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I have read that lead plate is used to concentrate the beam of alpha particles which are being directed towards the gold foil as it is a heavy metal. But there are other heavy metals like manganese, iron, nickel,etc. Why did he specifically use lead plate to this experiment?

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    $\begingroup$ What's your reference? Concentrate? Collimate, perhaps. Lead also blocks gamma rays, which are undesired background in an alpha experiment. Other inexpensive materials aren't as good at that. $\endgroup$
    – John Doty
    May 19 at 16:35

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I have read that lead plate is used to concentrate the beam of alpha particles . . . .

I think the word concentrate is inappropriate and the word collimate (to form a parallel beam) should have been used.

Here is a diagram of the Geiger & Marsden $\alpha$-scattering apparatus from their original paper.

enter image description here

The alpha source (R) was radon gas enclosed in a thin walled grass tube.
The shaded part in the vicinity of the alpha source was lead with the alphas passing through a small hole in the lead and through the diaphragm (D) which produced a narrow pencil of α particles.

Why did he specifically use lead plate to this experiment?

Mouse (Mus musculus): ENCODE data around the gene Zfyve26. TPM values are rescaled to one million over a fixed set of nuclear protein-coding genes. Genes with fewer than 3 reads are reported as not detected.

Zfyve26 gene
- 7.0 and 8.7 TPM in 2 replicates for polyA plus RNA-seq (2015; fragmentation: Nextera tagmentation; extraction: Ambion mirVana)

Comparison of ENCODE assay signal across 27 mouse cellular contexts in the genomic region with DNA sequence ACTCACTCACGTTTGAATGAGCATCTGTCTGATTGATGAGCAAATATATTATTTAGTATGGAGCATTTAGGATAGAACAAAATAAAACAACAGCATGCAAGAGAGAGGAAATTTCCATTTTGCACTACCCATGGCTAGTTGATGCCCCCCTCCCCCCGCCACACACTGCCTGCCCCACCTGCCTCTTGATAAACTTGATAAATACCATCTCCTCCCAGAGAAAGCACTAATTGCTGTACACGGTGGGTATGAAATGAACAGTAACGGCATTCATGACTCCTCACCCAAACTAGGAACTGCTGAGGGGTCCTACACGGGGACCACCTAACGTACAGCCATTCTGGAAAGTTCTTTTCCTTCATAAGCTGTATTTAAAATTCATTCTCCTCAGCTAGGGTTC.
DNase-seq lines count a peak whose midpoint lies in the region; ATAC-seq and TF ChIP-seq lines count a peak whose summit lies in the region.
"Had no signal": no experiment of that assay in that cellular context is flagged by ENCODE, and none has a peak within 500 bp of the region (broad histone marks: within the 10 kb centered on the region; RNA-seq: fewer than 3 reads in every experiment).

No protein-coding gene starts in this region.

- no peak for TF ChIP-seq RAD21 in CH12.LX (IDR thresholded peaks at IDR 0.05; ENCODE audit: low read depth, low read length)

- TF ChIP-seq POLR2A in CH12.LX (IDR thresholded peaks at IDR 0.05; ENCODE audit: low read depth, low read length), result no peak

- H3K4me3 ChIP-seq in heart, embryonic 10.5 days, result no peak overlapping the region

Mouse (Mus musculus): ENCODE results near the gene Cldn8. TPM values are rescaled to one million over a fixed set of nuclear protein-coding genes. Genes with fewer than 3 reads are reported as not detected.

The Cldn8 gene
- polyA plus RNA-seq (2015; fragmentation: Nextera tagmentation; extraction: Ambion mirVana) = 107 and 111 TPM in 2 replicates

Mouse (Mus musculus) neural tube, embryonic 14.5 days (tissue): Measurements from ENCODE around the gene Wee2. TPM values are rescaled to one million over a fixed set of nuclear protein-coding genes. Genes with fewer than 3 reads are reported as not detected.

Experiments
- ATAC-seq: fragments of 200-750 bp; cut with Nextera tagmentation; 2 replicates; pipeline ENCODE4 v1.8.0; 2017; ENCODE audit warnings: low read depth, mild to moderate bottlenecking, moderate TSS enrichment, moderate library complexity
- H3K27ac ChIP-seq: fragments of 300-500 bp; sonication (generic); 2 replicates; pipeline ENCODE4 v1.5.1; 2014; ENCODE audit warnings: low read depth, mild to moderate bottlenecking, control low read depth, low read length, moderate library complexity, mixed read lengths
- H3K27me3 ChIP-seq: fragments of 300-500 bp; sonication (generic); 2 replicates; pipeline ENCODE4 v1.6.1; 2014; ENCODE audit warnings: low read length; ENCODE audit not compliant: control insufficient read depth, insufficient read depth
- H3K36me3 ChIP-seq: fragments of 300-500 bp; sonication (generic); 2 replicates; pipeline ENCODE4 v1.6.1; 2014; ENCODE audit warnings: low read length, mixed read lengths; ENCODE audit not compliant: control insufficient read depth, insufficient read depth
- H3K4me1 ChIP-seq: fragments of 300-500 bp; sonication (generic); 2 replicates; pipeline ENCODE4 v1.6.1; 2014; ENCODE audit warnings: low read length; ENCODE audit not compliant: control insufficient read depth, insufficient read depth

As a result of various decay chains the alpha source also produced beta and gamma particles and lead being a dense metal is a good absorber of beta and gamma particles.
This is described in the paper by Geiger and Marsden as follows:
When measuring the scattering through large angles the zinc–sulphide screen had to be turned very near to the source, and the β and γ rays produced a considerable luminescence on it, thus making counting of the scintillations difficult. The effect of the β rays was reduced as far as possible by enclosing the source in a lead box shown shaded in the diagram. The amount of lead was, however, limited by considerations of the space taken up by it, and consequently observation could not be made for angles of deflexion between 150◦ and 180◦.

There is more information in Geiger and Marsden's 1913 paper The Laws of Deflexion of α Particles Through Large Angles, the Wikipedia article Geiger–Marsden experiments and the Rutherford and Royd paper The Nature of the α Particle from Radioactive Substances.

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Lead is the element with the highest atomic number (Z=82), hence the highest number of electrons per atom, and hence the highest number of electrons per volume. This is what counts for absorbing alpha particles and also gamma rays (which often are emitted by the same radioactive sample).

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    $\begingroup$ Nah, alphas are easy to stop. Aluminum foil works fine. $\endgroup$
    – John Doty
    May 19 at 16:54
  • $\begingroup$ @JohnDoty Lead is also better for absorbing gamma rays, as pointed out in your comment to the question. $\endgroup$ May 19 at 18:12
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    $\begingroup$ There are quite a few elements with Z>82, even then. But lead is/was easy to get and easy to form into shapes in addition to the utility blocking unwanted radiation. $\endgroup$
    – Jon Custer
    May 24 at 23:37
  • $\begingroup$ Lead is the stable element with the highest atomic number. OTOH, bismuth (Z=83) is very weakly radioactive, with a half-life of ~$2×10^{19}$ years, and was thought to be stable until 20 years ago. OTOH, lead is denser than bismuth. $\endgroup$
    – PM 2Ring
    May 25 at 6:59

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